And if you spend almost two months running qualifiers for your Pro-Am, and you require league members to play in 1 of the 4 Pro-Ams, and many of the seats you gave away to the Pro-Am were part of satellite overlays/min-guarantees, then 190 is a very weak number too. For comparison’s sake, without two months of qualifiers and unprecedented hype, the $1,500 buy-in Venetian Deep Stack one month earlier pulled in 286. The $1,500 buy-in HPT event this weekend in Turning Stone pulled in around 300 more than the Pro-Am.
And for all the buzz and hype and signage in the Palms, Epic still needed to pay for a large number of people to sit in the TV audience, which shows that outside the poker community (and to a degree, inside it as well), EPL isn’t resonating.
Can those numbers improve? Possibly. Our gut is the September Pro-Am drops, and the Main Event stays about the same or has a slight up-tick. Maybe once the show starts airing on Saturdays on CBS after college football, as Epic management has told players, interest in the league, and growth in spectators, increases too.
But all in all, the numbers weren’t what they should’ve been.
Chance for Future Success: D-
Let’s be clear about one thing before we go further: we really do think Epic is Good for PokerTM right now.
That doesn’t mean we think it’ll be a success though.
We get knocked for making it personal with Epic. And that’s fine. We don’t care. We’ve always reported critically on aspects of the industry. We did it with the WPT back in the day. We’ve done it with the PPA. We’ve done it with our friends at 441 and the WSOP TV product last year.
Now do we take extra digs at Epic? Absolutely. And Epic management knows exactly why we do it. Even commenters like Hafada (we know who you are, by the way) seem to know about 5% of the truth as to why.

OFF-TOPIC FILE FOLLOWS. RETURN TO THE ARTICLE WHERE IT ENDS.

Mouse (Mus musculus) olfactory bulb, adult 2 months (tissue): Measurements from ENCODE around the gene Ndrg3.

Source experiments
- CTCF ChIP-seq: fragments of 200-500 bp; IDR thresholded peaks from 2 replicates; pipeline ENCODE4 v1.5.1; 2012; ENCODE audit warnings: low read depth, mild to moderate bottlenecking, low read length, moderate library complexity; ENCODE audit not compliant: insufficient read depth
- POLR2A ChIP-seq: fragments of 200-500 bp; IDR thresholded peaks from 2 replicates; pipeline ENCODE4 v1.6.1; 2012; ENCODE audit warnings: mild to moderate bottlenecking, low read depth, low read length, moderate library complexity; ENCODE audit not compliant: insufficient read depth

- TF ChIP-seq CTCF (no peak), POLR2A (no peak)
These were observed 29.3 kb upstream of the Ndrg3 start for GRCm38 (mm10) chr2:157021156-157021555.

All of that aside, Epic is just about the only U.S. poker company spending money right now. They’ve hired many a friend in the poker industry, and we very much believe they’ll provide a lifeline or bridge to keep these good people employed until regulation/legislation happens.
But…they’re spending crazy money. The only branch of the company that is going to generate a penny of revenue is the Heartland Poker Tour.
There were no advertisers for the first event on site, and the TV show with its overlays is a massive cash drain . The Epic management team is top heavy on the pay scale. They didn’t acquire HPT for free. A lot of cash is rushing out the door.
This model can’t sustain.
As we’ve expressed to Epic management, their biggest hope is for online poker regulation to pass in the U.S. this year. It’ll (potentially) provide a financing lifeline for them.
Then they could build an exit strategy around the bundling and sale/partnership of all their assets. They own the HPT. They have a TV property. The have a SMG property (albeit one that probably isn’t worth much–but it’s an asset). They have pros on board that they’ve treated well, and could theoretically put together their own Full Tilt type roster in a real money gaming (RMG) world if any potential casino partner is game with that idea.
Sure, with the sale of the Palms to Caesars parent company, they’ll likely have to find a new aforementioned RMG partner, but that doesn’t mean said partner won’t present itself.
And that’s how we see it. If poker gets legalized this year and they have a sliver of hope.
If it doesn’t, they’re drawing dead, and the whole league is over.
But at least they’re taking care of players and people in the industry before that happens.
Footnote: Worth noting, but anyone who thinks we sent a “spy” to the Epic event, please go watch Loose Change. We think you’d like it.